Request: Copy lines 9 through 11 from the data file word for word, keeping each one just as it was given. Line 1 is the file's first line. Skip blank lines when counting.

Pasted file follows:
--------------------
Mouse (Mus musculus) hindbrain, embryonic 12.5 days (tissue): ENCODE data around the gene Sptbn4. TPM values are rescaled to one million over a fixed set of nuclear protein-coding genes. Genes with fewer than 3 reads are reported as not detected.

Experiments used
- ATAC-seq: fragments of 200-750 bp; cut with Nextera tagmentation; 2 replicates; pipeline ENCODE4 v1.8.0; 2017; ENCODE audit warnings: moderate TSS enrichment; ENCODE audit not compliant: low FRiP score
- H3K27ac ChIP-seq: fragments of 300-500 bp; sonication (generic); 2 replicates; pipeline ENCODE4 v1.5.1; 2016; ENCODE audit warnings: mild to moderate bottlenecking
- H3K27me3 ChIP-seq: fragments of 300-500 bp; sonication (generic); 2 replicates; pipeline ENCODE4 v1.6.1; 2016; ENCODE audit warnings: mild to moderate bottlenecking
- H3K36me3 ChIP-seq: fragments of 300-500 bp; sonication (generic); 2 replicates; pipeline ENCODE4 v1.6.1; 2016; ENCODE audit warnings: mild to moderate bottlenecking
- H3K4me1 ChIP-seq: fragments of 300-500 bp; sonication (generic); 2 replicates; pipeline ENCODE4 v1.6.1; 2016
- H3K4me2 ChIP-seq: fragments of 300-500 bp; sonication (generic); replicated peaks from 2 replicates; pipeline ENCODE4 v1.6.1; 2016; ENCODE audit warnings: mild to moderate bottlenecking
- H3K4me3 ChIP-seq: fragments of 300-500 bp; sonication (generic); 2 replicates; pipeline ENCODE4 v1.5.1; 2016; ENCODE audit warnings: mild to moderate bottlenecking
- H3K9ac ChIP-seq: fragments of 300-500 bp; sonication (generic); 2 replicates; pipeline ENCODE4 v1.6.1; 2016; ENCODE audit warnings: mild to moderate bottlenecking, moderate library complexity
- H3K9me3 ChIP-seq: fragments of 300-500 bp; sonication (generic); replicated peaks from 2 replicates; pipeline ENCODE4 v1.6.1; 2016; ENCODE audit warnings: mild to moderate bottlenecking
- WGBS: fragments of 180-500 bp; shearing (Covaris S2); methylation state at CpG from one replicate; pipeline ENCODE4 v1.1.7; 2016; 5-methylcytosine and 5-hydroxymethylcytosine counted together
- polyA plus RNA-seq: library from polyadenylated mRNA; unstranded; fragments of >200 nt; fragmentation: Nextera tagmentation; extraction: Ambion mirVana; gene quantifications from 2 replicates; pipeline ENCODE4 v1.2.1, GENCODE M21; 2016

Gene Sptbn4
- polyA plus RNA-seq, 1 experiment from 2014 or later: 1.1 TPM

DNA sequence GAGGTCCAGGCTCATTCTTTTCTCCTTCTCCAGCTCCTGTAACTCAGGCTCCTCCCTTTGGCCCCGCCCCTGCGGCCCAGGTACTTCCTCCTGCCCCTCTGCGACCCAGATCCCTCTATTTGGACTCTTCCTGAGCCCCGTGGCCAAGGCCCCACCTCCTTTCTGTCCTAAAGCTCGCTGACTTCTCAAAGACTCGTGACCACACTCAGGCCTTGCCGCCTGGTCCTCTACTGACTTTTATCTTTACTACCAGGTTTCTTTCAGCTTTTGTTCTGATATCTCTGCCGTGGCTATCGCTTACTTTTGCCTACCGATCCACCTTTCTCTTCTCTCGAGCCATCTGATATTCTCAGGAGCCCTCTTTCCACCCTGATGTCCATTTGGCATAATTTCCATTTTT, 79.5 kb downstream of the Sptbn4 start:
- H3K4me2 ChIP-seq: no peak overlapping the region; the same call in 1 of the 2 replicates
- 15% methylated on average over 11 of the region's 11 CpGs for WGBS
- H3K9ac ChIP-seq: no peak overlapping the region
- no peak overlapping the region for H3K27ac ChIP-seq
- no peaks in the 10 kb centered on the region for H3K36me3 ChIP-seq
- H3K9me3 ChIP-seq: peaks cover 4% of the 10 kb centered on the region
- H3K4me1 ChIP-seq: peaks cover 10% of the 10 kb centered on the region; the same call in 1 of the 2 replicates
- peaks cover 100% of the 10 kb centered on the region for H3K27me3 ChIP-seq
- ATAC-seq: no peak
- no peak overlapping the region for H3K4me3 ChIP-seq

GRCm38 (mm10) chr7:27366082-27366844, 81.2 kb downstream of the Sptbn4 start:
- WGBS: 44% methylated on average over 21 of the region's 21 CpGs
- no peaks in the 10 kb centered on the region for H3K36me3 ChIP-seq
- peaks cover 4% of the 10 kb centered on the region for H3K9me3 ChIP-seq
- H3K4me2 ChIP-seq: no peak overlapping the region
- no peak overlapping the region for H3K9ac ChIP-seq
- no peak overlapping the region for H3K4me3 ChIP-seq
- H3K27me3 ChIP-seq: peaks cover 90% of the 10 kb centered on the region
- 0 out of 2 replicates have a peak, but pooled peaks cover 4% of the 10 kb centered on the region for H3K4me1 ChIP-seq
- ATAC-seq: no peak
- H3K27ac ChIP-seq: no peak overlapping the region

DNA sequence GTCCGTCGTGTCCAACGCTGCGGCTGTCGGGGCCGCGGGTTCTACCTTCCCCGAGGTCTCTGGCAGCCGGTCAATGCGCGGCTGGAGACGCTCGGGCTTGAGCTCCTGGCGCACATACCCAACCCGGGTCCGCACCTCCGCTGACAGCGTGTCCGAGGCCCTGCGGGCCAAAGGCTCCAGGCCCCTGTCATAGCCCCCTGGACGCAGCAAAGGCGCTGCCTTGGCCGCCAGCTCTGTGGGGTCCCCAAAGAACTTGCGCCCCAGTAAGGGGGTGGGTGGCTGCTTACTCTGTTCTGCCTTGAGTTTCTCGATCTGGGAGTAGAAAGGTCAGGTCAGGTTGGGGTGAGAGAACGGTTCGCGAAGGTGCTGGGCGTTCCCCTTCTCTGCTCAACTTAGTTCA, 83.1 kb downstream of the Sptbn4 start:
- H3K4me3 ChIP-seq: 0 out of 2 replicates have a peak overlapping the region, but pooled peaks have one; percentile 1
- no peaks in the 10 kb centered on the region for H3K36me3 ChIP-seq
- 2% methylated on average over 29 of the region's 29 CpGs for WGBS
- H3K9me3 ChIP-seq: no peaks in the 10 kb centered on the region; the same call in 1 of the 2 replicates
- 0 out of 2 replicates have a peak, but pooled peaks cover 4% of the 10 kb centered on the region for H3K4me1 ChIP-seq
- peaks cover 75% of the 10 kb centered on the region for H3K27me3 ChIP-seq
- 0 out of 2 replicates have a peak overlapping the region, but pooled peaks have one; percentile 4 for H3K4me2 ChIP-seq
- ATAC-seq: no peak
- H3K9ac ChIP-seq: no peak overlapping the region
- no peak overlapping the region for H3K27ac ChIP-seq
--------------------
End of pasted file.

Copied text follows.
- H3K4me3 ChIP-seq: fragments of 300-500 bp; sonication (generic); 2 replicates; pipeline ENCODE4 v1.5.1; 2016; ENCODE audit warnings: mild to moderate bottlenecking
- H3K9ac ChIP-seq: fragments of 300-500 bp; sonication (generic); 2 replicates; pipeline ENCODE4 v1.6.1; 2016; ENCODE audit warnings: mild to moderate bottlenecking, moderate library complexity
- H3K9me3 ChIP-seq: fragments of 300-500 bp; sonication (generic); replicated peaks from 2 replicates; pipeline ENCODE4 v1.6.1; 2016; ENCODE audit warnings: mild to moderate bottlenecking